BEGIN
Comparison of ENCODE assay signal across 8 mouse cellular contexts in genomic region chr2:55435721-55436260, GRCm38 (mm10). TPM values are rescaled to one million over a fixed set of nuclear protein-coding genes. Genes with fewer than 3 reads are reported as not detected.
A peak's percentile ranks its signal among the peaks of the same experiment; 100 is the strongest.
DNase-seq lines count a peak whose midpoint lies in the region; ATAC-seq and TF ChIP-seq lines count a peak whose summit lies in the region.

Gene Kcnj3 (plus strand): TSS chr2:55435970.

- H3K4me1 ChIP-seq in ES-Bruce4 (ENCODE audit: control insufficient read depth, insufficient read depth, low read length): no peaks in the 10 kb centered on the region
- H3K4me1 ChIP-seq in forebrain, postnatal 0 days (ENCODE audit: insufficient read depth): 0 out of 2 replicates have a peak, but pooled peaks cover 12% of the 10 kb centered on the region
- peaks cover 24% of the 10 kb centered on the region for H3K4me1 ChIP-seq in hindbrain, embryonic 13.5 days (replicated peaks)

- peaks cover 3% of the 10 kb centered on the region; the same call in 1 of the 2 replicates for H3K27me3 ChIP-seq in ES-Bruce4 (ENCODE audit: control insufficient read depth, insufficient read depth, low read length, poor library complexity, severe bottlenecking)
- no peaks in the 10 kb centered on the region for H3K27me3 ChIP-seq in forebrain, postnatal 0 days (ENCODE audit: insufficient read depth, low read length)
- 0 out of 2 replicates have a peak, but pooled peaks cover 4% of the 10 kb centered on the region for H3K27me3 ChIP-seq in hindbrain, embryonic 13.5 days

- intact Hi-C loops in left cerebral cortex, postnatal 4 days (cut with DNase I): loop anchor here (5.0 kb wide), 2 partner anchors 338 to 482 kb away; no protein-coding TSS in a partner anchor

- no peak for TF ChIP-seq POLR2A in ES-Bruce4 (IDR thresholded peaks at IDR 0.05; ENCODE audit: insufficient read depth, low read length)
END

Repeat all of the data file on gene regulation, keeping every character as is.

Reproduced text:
Comparison of ENCODE assay signal across 8 mouse cellular contexts in genomic region chr2:55435721-55436260, GRCm38 (mm10). TPM values are rescaled to one million over a fixed set of nuclear protein-coding genes. Genes with fewer than 3 reads are reported as not detected.
A peak's percentile ranks its signal among the peaks of the same experiment; 100 is the strongest.
DNase-seq lines count a peak whose midpoint lies in the region; ATAC-seq and TF ChIP-seq lines count a peak whose summit lies in the region.

Gene Kcnj3 (plus strand): TSS chr2:55435970.

- H3K4me1 ChIP-seq in ES-Bruce4 (ENCODE audit: control insufficient read depth, insufficient read depth, low read length): no peaks in the 10 kb centered on the region
- H3K4me1 ChIP-seq in forebrain, postnatal 0 days (ENCODE audit: insufficient read depth): 0 out of 2 replicates have a peak, but pooled peaks cover 12% of the 10 kb centered on the region
- peaks cover 24% of the 10 kb centered on the region for H3K4me1 ChIP-seq in hindbrain, embryonic 13.5 days (replicated peaks)

- peaks cover 3% of the 10 kb centered on the region; the same call in 1 of the 2 replicates for H3K27me3 ChIP-seq in ES-Bruce4 (ENCODE audit: control insufficient read depth, insufficient read depth, low read length, poor library complexity, severe bottlenecking)
- no peaks in the 10 kb centered on the region for H3K27me3 ChIP-seq in forebrain, postnatal 0 days (ENCODE audit: insufficient read depth, low read length)
- 0 out of 2 replicates have a peak, but pooled peaks cover 4% of the 10 kb centered on the region for H3K27me3 ChIP-seq in hindbrain, embryonic 13.5 days

- intact Hi-C loops in left cerebral cortex, postnatal 4 days (cut with DNase I): loop anchor here (5.0 kb wide), 2 partner anchors 338 to 482 kb away; no protein-coding TSS in a partner anchor

- no peak for TF ChIP-seq POLR2A in ES-Bruce4 (IDR thresholded peaks at IDR 0.05; ENCODE audit: insufficient read depth, low read length)